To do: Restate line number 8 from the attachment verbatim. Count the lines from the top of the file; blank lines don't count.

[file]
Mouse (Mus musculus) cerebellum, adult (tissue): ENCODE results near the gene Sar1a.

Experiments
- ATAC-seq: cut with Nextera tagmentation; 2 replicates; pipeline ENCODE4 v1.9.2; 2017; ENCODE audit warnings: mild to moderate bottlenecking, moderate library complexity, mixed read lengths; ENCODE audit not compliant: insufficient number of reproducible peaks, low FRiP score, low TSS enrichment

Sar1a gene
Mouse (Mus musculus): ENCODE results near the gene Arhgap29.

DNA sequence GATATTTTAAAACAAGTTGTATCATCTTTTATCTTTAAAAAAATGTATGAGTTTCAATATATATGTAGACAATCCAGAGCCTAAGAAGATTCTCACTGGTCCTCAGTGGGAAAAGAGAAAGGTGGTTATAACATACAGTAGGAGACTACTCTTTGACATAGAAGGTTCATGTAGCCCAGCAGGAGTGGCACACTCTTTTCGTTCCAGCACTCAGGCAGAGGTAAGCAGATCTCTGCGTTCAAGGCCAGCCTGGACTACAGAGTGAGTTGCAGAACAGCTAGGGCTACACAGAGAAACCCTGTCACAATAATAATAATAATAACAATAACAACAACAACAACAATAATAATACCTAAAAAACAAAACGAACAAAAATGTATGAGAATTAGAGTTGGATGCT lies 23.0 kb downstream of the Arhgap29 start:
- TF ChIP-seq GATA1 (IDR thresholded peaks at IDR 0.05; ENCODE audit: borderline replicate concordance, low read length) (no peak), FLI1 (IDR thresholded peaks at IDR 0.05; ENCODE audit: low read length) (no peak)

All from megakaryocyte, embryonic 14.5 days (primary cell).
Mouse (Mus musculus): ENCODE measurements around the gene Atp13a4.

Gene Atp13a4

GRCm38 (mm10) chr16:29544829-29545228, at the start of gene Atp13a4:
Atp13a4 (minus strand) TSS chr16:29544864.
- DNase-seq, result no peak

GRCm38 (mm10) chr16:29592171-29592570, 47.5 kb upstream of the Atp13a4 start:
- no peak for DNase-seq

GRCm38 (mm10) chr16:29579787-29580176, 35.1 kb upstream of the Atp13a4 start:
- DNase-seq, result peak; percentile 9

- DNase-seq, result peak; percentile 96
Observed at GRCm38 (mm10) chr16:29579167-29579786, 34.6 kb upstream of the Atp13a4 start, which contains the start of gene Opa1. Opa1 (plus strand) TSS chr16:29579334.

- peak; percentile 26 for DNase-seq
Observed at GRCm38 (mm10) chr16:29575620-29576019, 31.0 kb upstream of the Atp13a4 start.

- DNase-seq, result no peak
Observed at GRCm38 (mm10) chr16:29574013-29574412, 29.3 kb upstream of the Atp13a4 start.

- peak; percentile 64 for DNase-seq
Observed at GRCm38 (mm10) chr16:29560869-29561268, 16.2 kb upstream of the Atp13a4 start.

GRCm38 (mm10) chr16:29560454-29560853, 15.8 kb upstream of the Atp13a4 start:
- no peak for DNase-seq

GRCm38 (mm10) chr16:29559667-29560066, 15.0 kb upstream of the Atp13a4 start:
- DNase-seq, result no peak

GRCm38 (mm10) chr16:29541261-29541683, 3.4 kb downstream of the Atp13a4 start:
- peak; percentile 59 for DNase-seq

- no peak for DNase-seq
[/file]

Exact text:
All from megakaryocyte, embryonic 14.5 days (primary cell).